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Am J Clin Oncol. 1992 Jun;15(3):268-72.

A controlled study of sustained-release morphine sulfate tablets in chronic pain from advanced cancer.

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Department of Hematology and Oncology, Cleveland Clinic Foundation, Ohio 44195.


The purpose of this double-blind crossover study was to determine whether a sustained-release morphine sulfate (SRMS) tablet given orally every 12 hours could adequately replace immediate-release morphine sulfate solution (IRMS) given orally every 4 hours in hospitalized patients with chronic pain from advanced cancer. Of 33 patients entered, 27 completed the study and were included in the efficacy and safety analysis. Patients were initially randomized to receive either 30-mg SRMS tablets every 12 hours or IRMS at the same mg/24 hours dose, every 4 hours. After 2 days, a crossover was performed, and patients received the alternate treatment for 3 days. Pain and side effects were assessed using a standard 100 mm visual analogue scale (VAS). There were no statistically significant differences between the two treatment groups for mean VAS pain scores or scores for sleepiness, nausea, depression, and anxiety. The incidence of breakthrough pain was similar for both treatment groups, as was the incidence of confusion and constipation. The results demonstrated that SRMS is a safe, effective analgesic preparation for patients who require oral opioids for cancer pain. The data also support the conclusion that sustained-release morphine tablets administered every 12 hours can replace an immediate-release morphine solution administered every 4 hours.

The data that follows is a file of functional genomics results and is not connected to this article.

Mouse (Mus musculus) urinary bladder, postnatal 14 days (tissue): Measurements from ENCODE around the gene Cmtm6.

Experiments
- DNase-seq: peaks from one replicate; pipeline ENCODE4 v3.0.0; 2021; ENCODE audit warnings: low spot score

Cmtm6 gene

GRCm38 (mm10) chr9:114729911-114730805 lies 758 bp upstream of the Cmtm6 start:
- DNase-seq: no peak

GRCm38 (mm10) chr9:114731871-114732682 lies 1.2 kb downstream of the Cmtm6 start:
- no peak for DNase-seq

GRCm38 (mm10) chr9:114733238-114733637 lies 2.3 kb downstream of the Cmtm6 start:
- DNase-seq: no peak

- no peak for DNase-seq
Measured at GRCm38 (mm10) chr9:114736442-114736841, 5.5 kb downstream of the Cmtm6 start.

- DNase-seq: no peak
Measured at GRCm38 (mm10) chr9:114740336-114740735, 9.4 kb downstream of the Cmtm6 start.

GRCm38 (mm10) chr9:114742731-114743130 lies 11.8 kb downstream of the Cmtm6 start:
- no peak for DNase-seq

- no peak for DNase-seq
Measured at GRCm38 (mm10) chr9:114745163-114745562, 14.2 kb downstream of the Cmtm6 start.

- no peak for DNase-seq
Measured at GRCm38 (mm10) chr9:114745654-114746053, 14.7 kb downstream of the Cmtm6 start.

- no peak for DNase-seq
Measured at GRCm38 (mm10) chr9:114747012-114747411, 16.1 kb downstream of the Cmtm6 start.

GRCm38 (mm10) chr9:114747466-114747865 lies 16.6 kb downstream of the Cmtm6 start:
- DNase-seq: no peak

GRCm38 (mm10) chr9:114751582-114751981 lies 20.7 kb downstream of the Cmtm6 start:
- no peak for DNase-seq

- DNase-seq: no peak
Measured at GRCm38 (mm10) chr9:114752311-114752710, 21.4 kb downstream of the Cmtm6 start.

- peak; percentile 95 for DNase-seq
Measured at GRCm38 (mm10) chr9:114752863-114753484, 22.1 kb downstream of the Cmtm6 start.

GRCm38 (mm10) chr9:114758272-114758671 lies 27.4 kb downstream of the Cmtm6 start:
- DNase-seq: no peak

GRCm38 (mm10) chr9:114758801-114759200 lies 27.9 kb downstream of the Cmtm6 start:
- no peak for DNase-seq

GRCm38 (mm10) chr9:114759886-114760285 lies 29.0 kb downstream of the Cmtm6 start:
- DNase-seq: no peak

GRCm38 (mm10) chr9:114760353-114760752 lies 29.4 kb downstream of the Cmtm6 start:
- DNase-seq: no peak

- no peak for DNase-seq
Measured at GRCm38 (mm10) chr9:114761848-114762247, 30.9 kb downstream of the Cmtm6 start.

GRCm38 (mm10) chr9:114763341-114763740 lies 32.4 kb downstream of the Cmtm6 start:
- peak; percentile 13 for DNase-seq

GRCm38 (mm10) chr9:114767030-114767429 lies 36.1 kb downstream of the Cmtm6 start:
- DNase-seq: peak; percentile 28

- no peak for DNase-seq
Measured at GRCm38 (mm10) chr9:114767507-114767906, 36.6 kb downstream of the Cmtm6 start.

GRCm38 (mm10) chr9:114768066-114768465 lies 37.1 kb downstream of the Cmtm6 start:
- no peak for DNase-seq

[Indexed for MEDLINE]

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